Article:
Main content area

Implications of Alternative Reproductive Modes for Seasonality and Demography in an Estuarine Polychaete

Levin, Lisa A., Huggett, Douglas V.
Ecology 1990 v.71 no.6 pp. 2191-2208
Polychaeta, adults, aquatic invertebrates, autumn, biomass, colonizing ability, demography, eggs, evolution, fecundity, juveniles, larvae, larval development, life history, models, overwintering, population growth, population size, predation, progeny, reproductive performance, seasonal variation, secondary productivity, spring, summer, survival rate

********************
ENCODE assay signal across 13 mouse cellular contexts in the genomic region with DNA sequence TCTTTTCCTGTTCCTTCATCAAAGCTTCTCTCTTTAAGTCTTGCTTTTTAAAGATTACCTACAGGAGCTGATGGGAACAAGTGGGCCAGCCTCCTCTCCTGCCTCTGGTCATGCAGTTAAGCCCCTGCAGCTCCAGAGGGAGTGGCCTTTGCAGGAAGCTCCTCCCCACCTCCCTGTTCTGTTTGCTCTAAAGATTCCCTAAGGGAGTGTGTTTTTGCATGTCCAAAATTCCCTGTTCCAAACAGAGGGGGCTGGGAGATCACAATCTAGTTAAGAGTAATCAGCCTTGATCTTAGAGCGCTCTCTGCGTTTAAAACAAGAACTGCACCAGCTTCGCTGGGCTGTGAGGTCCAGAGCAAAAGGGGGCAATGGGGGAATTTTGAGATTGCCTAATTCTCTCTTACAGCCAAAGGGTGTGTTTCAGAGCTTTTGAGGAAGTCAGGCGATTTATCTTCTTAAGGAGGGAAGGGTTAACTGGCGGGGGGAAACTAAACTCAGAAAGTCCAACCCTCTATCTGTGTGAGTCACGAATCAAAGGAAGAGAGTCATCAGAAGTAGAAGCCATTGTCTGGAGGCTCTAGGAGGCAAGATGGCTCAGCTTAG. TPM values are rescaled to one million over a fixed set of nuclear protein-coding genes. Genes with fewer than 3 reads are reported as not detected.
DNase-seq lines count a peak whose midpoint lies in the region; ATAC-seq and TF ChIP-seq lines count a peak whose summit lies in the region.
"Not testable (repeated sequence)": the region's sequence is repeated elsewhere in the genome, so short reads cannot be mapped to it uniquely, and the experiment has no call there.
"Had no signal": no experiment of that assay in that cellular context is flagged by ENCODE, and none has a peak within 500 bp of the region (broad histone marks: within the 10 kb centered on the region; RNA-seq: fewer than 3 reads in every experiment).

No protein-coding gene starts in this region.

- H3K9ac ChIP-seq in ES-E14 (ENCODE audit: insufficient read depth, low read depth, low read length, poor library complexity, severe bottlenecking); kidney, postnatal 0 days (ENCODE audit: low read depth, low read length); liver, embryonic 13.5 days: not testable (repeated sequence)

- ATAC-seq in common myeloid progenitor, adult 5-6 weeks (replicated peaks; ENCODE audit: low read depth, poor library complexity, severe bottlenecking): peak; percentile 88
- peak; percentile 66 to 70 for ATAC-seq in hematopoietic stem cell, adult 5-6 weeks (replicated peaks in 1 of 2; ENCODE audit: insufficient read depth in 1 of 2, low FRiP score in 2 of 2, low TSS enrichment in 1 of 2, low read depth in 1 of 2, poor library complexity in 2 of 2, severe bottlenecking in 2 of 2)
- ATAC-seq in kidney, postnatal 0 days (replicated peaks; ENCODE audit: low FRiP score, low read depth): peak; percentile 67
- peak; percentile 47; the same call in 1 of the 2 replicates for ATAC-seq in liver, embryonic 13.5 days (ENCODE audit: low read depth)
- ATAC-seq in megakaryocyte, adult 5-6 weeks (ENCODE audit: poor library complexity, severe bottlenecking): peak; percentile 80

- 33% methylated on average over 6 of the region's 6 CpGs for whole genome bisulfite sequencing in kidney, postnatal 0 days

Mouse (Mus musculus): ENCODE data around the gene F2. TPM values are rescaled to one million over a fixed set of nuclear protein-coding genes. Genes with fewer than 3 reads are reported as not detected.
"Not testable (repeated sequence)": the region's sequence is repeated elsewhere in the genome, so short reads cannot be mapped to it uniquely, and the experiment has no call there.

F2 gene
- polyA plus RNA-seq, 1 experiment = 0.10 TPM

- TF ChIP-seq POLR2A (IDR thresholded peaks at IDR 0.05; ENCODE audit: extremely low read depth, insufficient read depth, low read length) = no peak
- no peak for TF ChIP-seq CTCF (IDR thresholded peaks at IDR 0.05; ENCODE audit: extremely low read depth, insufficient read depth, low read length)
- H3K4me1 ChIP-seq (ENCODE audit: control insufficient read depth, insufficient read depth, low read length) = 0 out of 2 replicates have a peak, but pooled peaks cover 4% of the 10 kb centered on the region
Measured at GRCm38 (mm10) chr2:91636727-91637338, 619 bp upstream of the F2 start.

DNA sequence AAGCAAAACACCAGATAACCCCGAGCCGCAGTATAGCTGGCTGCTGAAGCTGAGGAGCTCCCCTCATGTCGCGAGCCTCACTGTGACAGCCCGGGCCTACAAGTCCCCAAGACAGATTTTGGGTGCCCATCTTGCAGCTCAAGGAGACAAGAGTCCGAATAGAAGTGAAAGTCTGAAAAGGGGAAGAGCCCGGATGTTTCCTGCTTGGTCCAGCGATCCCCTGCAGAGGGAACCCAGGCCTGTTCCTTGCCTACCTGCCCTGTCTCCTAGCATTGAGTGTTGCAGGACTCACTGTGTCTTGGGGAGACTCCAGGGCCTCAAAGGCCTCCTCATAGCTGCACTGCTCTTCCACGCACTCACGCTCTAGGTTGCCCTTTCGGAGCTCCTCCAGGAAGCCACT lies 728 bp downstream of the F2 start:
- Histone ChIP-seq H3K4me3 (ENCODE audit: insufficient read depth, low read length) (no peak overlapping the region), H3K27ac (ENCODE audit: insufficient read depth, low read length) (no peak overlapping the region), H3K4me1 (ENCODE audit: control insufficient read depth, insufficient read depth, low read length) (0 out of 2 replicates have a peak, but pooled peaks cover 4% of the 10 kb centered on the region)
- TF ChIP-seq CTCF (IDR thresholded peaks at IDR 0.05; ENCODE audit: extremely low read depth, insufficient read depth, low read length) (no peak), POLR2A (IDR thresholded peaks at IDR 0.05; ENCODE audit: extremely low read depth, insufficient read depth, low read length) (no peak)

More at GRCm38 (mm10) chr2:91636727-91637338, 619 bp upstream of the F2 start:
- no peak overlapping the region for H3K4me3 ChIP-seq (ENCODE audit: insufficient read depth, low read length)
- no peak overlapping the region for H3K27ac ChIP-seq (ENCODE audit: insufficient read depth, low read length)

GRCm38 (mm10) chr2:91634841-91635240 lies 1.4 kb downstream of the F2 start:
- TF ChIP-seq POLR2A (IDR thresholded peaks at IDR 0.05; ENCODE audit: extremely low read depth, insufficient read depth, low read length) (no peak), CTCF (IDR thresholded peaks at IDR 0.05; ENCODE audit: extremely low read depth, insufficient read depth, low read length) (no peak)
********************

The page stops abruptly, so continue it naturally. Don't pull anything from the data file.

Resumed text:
The consequences of alternative developmental patterns for the seasonal dynamics and demography of benthic marine invertebrates were examined by comparing two local demes (1.5 km apart) of the polychaete Streblospio benedicti Webster (Spionidae). One was dominated by individuals exhibiting planktotrophy, where large numbers of offspring develop from small eggs as feeding larvae, and the other was dominated by individuals exhibiting lecithotrophy, in which fewer numbers of larvae develop from large eggs without feeding. Over a 2.5—yr period we studied development mode, benthic abundances, recruitment, recolonization of disturbed areas, size structure, and reproductive output at the two sites, to evaluate possible effects of larval development mode on: (a) level of population fluctuation, (b) colonization ability, (c) secondary production, and (d) demographic properties. Size—structured population models were used to evaluate seasonal and annual population growth rates (‐l). Sensitivity and life—table response analyses were carried out to examine the relative contribution of fecundity and survivorship to differences in ‐l between demes and among seasons. Strong similarity was observed between planktotroph— and lecithotroph—dominated demes in magnitude and timing of fluctuations in recruitment and total abundance, in benthic population size structure, and in secondary production, average production: biomass ratio, and annual population growth rates. S. benedicti data and a review of the literature provide no support for Thorson's (1950) hypothesis that species with planktotrophic development experience much greater levels of population fluctuation than those with lecithotropic development. However, in this study the planktotrophs exhibited superior colonization ability. They also exhibited stronger seasonality and more variability in production and some demographic properties. These factors combined suggest that populations with planktotrophic development should exhibit different patch dynamics than those with lecithotrophic development. The lecithotroph—dominated deme exhibited a consistent survivorship advantage in larval and juvenile stages that was balanced almost precisely in the planktotroph—dominated deme by a fecundity advantage in early adult stages. This led to similar population growth rates (‐l wk— ¹), calculated from annual projection matrices, at both sites in both years (range: 1.004 to 1.078 wk— ¹). At both sites seasonal (cohort) population growth rates were lowest in spring (0.46—0.76) and highest in early summer and fall (usually ≥1.10). Population growth potential for the plankotroph—dominated deme was always greater than for the lecithotroph—dominated deme in early summer; the reverse was true for the fall, overwintering cohort. Comparison of this study with an age—structured analysis of laboratory—reared S. benedicti populations from the same location, but subject to excess food and no predation or seasonality (Levin et al. 1987), revealed greatest demographic similarity between the lab populations and the fall, overwintering cohort from the field. The similar demographic consequences of planktotrophy and lecithotrophy have significance for efforts to model the evolution of life—history patterns, and for understanding the intraspecific and interspecific occurrence of contrasting developmental modes.